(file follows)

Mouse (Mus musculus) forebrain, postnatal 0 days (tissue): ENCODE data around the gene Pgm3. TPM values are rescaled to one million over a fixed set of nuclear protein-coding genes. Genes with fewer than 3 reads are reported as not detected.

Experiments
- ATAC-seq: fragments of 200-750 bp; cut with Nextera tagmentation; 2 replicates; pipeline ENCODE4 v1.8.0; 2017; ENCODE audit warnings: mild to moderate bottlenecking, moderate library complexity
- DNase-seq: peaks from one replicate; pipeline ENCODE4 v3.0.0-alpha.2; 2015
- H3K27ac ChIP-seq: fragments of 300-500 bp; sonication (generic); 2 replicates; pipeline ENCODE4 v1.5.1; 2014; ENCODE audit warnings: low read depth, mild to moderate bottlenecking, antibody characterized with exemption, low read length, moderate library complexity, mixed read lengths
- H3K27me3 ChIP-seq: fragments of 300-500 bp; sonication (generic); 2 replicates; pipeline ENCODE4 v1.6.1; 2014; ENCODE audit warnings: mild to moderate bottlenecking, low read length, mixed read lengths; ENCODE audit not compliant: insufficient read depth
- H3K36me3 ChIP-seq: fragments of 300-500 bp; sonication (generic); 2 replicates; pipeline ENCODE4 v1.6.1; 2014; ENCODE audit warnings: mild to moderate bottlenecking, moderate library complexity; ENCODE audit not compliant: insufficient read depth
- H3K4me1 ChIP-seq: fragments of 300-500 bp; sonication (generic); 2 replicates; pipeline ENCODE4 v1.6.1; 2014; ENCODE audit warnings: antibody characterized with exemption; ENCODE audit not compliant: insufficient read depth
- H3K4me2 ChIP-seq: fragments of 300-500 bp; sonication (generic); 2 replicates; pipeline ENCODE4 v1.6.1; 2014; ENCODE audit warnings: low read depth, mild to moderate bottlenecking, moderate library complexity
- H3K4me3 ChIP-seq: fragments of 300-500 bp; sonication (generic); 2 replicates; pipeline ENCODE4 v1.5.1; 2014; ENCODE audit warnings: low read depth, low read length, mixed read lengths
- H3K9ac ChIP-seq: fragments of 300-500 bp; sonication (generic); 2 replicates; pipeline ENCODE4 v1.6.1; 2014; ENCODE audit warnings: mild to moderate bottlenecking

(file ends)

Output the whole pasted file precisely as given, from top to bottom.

Mouse (Mus musculus) forebrain, postnatal 0 days (tissue): ENCODE data around the gene Pgm3. TPM values are rescaled to one million over a fixed set of nuclear protein-coding genes. Genes with fewer than 3 reads are reported as not detected.

Experiments
- ATAC-seq: fragments of 200-750 bp; cut with Nextera tagmentation; 2 replicates; pipeline ENCODE4 v1.8.0; 2017; ENCODE audit warnings: mild to moderate bottlenecking, moderate library complexity
- DNase-seq: peaks from one replicate; pipeline ENCODE4 v3.0.0-alpha.2; 2015
- H3K27ac ChIP-seq: fragments of 300-500 bp; sonication (generic); 2 replicates; pipeline ENCODE4 v1.5.1; 2014; ENCODE audit warnings: low read depth, mild to moderate bottlenecking, antibody characterized with exemption, low read length, moderate library complexity, mixed read lengths
- H3K27me3 ChIP-seq: fragments of 300-500 bp; sonication (generic); 2 replicates; pipeline ENCODE4 v1.6.1; 2014; ENCODE audit warnings: mild to moderate bottlenecking, low read length, mixed read lengths; ENCODE audit not compliant: insufficient read depth
- H3K36me3 ChIP-seq: fragments of 300-500 bp; sonication (generic); 2 replicates; pipeline ENCODE4 v1.6.1; 2014; ENCODE audit warnings: mild to moderate bottlenecking, moderate library complexity; ENCODE audit not compliant: insufficient read depth
- H3K4me1 ChIP-seq: fragments of 300-500 bp; sonication (generic); 2 replicates; pipeline ENCODE4 v1.6.1; 2014; ENCODE audit warnings: antibody characterized with exemption; ENCODE audit not compliant: insufficient read depth
- H3K4me2 ChIP-seq: fragments of 300-500 bp; sonication (generic); 2 replicates; pipeline ENCODE4 v1.6.1; 2014; ENCODE audit warnings: low read depth, mild to moderate bottlenecking, moderate library complexity
- H3K4me3 ChIP-seq: fragments of 300-500 bp; sonication (generic); 2 replicates; pipeline ENCODE4 v1.5.1; 2014; ENCODE audit warnings: low read depth, low read length, mixed read lengths
- H3K9ac ChIP-seq: fragments of 300-500 bp; sonication (generic); 2 replicates; pipeline ENCODE4 v1.6.1; 2014; ENCODE audit warnings: mild to moderate bottlenecking